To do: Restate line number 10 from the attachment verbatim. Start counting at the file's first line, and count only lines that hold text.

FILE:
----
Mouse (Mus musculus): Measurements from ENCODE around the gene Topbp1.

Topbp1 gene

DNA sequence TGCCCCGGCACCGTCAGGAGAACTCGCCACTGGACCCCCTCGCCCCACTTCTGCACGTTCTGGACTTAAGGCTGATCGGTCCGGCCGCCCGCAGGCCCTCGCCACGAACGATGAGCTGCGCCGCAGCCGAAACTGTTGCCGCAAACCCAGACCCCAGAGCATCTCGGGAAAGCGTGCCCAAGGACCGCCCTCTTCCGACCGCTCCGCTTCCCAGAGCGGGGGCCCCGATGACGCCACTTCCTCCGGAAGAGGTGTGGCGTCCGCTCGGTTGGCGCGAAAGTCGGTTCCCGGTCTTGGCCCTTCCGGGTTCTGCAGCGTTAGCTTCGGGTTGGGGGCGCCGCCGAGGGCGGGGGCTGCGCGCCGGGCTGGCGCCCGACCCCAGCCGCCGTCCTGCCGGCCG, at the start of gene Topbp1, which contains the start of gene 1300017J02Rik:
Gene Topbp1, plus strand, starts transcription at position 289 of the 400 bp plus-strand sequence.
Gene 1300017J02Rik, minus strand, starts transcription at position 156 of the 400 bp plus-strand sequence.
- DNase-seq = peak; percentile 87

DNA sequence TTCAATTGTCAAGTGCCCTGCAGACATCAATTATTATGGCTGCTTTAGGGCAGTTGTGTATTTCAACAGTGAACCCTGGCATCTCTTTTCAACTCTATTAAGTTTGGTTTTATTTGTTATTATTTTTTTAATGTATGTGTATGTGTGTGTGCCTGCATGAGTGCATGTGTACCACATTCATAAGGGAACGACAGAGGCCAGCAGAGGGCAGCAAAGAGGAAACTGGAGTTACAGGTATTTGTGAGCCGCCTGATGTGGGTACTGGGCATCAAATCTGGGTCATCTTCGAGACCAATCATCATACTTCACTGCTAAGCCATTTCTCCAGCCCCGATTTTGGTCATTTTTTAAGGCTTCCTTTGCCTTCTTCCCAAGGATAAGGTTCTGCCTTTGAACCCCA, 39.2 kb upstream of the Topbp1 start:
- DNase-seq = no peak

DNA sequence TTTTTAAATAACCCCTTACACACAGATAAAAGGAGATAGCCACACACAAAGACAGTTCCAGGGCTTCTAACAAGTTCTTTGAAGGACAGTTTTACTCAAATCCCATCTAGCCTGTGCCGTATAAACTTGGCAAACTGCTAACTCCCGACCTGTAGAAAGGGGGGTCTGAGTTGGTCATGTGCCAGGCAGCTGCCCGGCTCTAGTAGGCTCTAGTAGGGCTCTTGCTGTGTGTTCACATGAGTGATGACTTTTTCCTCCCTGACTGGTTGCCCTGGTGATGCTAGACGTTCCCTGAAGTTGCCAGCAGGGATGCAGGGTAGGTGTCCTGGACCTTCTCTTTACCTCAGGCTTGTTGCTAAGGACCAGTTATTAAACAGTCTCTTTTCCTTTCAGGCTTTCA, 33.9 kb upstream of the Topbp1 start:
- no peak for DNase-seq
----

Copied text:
- no peak for DNase-seq